Peruvian artisans pride themselves on traditional craftsmanship techniques that date back to the pre-Hispanic period, drawing from their roots in Andean civilizations. As far back as the 9th Century BC, Peruvian artisans were creating handcrafted jewelry that was both deeply religious and symbolic in nature. The artisans worked with silver, gold, and ceramics to create a variety of artisan crafts, incorporating sophisticated geometric patterns in a practice that can still be seen in modern Peruvian artisan crafts today.
The utilitarian and decorative nature of Peruvian artisan pottery is most widely known for the fine tones achieved by potters through their use of the color black in burnishing their ceramics, and for their method of cutting off oxygen flow to the oven to achieve the desired effect. Also characteristic to Peruvian artisan crafts are the incorporation of characters such as musicians, vendors, dancers, and animals that seem to come to life in the hand-worked clay.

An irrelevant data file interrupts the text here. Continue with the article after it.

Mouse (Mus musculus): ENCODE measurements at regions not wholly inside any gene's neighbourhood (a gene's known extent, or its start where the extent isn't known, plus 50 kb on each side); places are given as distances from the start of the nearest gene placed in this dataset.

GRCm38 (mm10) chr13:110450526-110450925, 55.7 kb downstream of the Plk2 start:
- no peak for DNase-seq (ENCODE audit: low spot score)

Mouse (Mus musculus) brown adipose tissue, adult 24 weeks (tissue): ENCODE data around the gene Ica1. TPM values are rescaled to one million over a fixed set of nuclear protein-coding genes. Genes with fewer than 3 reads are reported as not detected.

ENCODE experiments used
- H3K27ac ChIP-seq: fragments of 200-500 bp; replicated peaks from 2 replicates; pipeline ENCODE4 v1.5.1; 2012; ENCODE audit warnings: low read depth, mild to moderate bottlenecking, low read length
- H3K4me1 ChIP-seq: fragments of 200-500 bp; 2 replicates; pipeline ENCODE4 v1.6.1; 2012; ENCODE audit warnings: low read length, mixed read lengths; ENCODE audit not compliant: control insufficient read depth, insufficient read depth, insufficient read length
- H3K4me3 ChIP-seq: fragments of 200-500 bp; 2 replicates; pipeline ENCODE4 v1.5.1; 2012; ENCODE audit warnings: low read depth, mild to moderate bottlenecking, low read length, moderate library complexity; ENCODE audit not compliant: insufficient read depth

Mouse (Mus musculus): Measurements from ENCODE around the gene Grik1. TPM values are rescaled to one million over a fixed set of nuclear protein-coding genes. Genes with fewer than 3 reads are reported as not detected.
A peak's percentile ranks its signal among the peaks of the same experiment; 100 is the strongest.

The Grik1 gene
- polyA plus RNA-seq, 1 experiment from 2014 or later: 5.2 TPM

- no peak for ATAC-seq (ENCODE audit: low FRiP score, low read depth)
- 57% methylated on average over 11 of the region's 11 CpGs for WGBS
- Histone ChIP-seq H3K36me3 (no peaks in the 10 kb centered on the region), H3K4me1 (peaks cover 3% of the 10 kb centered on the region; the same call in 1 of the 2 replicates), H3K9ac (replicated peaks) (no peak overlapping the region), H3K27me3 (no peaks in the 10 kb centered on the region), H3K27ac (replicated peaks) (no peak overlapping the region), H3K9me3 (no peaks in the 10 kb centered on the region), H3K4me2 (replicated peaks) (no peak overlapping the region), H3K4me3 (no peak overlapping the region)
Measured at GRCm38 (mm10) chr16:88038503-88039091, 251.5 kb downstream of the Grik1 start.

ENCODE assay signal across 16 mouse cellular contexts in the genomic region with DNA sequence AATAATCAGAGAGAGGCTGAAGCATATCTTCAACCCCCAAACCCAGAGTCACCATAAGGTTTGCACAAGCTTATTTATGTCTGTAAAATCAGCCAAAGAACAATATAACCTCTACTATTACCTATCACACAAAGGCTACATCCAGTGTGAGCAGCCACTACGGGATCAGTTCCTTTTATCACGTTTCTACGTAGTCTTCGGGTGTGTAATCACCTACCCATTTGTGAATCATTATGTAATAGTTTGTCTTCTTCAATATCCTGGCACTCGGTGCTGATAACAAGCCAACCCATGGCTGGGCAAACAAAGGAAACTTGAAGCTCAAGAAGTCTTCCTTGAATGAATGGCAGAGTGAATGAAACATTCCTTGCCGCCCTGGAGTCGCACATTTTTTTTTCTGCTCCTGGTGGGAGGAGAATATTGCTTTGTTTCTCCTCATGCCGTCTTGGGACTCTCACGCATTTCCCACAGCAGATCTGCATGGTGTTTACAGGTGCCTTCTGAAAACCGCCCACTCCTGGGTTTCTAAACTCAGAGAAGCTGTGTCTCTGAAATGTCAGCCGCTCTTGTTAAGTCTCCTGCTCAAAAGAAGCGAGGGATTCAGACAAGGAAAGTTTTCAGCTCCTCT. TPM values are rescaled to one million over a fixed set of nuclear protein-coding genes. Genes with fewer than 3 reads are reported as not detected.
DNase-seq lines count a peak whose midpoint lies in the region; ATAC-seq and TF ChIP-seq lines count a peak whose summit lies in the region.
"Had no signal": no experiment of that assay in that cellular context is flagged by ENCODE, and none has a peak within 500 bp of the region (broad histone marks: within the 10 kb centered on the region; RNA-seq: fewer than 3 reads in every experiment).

Peruvian textiles were traditionally used as sacred fabrics to honor deities and were used in ancient rituals. The textile creation process is very labor-intensive and requires extraordinary skill. A single finished piece may be made from 6 to 9 miles of different colored thread. The artisans created many small variations, incorporating both geometric patterns and fluid details, ensuring that no two pieces are alike.
Each gem, stone or seed in a piece of Peruvian artisan handcrafted jewelry has a symbolic significance born of the pre-Hispanic Peruvian culture, designed with the nature of the materials in mind, so that each piece of silver handcrafted jewelry is unique.